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October 7, 1993 | JOHN LAIDLER, SPECIAL TO THE TIMES
Edward Cotter was just getting out of the shower early in the morning on July 22 when he was startled by what sounded like a distant explosion. "It was a low rumbling, like deep thunder," Cotter, 38, a supervisor at a local factory, recalled. "I felt the vibration. It was like a heavy bass stereo." When he heard sirens moments later, Cotter assumed that the morning calm had been shattered by a gas explosion. Only later, listening to his car radio, did he discover its true cause: an earthquake.
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NEWS
October 7, 1993 | JOHN LAIDLER, SPECIAL TO THE TIMES
Edward Cotter was just getting out of the shower early in the morning on July 22 when he was startled by what sounded like a distant explosion. "It was a low rumbling, like deep thunder," Cotter, 38, a supervisor at a local factory, recalled. "I felt the vibration. It was like a heavy bass stereo." When he heard sirens moments later, Cotter assumed that the morning calm had been shattered by a gas explosion. Only later, listening to his car radio, did he discover its true cause: an earthquake.
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SPORTS
July 8, 2002 | GRAHAME L. JONES, TIMES STAFF WRITER
Guus Hiddink, the charismatic Dutch coach who led South Korea to fourth place in the World Cup and stirred the country in the process, returned home to the Netherlands on Sunday to begin talks with PSV Eindhoven. Hiddink was given an emotional send-off at Inchon International Airport, where hundreds of South Korea's "Red Devil" fans turned out and a school band played in his honor. "It's not goodbye, just so long," Hiddink said.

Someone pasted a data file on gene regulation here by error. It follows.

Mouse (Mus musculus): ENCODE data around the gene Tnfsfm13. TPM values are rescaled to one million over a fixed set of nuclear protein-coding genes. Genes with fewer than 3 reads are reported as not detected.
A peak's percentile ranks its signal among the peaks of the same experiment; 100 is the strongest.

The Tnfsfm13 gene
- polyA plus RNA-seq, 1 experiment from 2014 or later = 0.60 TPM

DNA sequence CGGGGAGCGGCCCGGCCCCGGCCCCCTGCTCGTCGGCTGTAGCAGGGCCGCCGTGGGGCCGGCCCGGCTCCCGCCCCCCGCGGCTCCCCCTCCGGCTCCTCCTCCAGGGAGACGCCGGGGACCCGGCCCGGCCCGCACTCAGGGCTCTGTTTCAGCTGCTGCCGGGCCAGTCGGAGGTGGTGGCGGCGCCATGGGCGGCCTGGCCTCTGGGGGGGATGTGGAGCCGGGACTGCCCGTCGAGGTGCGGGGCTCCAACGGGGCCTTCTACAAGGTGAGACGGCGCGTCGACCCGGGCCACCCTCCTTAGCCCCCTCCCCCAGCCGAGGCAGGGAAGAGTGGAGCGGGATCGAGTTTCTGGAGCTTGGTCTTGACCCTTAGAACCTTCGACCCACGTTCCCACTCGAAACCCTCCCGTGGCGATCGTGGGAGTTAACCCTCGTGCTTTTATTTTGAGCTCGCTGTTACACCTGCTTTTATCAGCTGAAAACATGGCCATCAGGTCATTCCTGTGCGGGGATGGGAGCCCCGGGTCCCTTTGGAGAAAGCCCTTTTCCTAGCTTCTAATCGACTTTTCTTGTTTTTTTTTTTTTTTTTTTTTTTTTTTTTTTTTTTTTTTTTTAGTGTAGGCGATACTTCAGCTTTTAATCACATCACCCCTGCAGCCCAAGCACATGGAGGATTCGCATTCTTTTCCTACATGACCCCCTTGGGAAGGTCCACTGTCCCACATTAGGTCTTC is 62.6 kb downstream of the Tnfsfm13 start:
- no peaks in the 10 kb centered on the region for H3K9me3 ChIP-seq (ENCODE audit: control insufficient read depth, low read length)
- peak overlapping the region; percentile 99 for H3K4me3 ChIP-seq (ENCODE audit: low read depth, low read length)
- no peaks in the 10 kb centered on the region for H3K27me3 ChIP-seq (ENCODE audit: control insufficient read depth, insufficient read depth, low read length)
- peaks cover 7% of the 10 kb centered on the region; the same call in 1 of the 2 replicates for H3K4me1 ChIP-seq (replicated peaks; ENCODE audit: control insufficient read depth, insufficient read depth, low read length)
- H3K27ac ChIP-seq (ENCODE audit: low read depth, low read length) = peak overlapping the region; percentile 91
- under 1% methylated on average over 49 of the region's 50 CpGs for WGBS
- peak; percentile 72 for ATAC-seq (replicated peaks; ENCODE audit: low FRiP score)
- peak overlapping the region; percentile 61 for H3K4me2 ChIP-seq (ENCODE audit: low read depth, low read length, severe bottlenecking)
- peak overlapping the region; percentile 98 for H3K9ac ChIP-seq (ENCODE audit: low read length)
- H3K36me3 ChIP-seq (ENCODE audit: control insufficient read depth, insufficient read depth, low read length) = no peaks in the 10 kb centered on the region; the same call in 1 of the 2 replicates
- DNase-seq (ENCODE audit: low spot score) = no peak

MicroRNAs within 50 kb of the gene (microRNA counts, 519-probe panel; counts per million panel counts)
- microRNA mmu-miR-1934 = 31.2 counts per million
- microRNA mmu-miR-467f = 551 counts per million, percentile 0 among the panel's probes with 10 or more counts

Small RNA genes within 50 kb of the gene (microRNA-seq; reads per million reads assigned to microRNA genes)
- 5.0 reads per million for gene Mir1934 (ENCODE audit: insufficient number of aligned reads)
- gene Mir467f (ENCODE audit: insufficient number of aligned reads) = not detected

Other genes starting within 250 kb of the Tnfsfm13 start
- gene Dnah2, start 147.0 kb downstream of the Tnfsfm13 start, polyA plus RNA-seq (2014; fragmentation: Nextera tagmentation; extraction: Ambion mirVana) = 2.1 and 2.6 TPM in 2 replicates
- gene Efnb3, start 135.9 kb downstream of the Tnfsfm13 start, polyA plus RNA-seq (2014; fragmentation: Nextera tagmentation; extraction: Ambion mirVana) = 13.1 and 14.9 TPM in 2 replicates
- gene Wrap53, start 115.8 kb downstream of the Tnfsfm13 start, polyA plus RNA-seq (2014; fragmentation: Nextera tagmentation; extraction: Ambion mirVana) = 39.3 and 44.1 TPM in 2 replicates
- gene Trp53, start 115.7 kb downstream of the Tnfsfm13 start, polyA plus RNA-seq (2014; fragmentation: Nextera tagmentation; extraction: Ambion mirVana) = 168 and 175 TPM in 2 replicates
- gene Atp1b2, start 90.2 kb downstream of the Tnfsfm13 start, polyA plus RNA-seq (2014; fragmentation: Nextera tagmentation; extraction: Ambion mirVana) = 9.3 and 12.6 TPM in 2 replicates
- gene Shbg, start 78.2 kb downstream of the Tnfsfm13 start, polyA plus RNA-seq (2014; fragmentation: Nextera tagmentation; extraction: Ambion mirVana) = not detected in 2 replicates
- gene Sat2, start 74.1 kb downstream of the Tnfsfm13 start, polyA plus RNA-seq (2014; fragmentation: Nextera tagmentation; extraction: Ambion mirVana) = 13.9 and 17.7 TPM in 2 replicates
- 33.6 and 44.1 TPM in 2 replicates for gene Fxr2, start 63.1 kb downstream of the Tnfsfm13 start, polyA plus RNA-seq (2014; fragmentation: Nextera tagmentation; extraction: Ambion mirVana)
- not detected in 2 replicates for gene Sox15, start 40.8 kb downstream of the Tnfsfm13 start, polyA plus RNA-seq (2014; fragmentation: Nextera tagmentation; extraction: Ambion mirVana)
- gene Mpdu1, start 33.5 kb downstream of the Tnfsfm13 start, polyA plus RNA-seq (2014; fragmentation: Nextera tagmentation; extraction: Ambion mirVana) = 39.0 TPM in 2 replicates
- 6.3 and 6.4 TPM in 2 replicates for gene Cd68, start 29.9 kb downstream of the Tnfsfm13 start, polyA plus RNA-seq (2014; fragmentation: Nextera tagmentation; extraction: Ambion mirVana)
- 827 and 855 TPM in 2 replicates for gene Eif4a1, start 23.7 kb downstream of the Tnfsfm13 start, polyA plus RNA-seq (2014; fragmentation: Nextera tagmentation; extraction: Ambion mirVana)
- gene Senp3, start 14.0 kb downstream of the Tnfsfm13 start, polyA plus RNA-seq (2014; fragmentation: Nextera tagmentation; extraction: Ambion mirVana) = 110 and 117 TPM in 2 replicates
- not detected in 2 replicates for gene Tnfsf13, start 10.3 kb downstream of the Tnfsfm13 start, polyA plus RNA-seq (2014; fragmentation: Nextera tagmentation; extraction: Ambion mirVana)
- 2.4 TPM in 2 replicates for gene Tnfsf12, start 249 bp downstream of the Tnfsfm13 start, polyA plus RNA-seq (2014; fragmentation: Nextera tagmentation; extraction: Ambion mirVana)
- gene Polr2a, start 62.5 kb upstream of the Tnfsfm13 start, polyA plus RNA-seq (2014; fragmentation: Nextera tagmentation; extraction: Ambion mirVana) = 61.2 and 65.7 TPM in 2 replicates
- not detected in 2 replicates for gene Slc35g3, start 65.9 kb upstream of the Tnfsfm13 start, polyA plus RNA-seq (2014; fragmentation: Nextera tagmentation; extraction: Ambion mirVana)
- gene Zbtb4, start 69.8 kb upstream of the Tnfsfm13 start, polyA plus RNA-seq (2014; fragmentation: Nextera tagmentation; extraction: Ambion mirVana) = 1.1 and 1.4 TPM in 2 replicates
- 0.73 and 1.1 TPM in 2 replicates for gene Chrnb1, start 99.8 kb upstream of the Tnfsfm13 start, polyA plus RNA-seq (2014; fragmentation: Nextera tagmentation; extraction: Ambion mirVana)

SPORTS
July 13, 2000 | GRAHAME L. JONES, TIMES STAFF WRITER
The road to hell, so they say, is paved with good intentions. But what about the road through hell? Bob Gansler remembers his U.S. soccer players being kept awake all night in El Salvador by an endless parade of horn-honking vehicles circling the team's San Salvador hotel. He also recalls his players being locked out of practice at Azteca Stadium in Mexico City and being told there was no one in all of Mexico with the power to open it. Frustrate. Lothar Osiander remembers his U.S.
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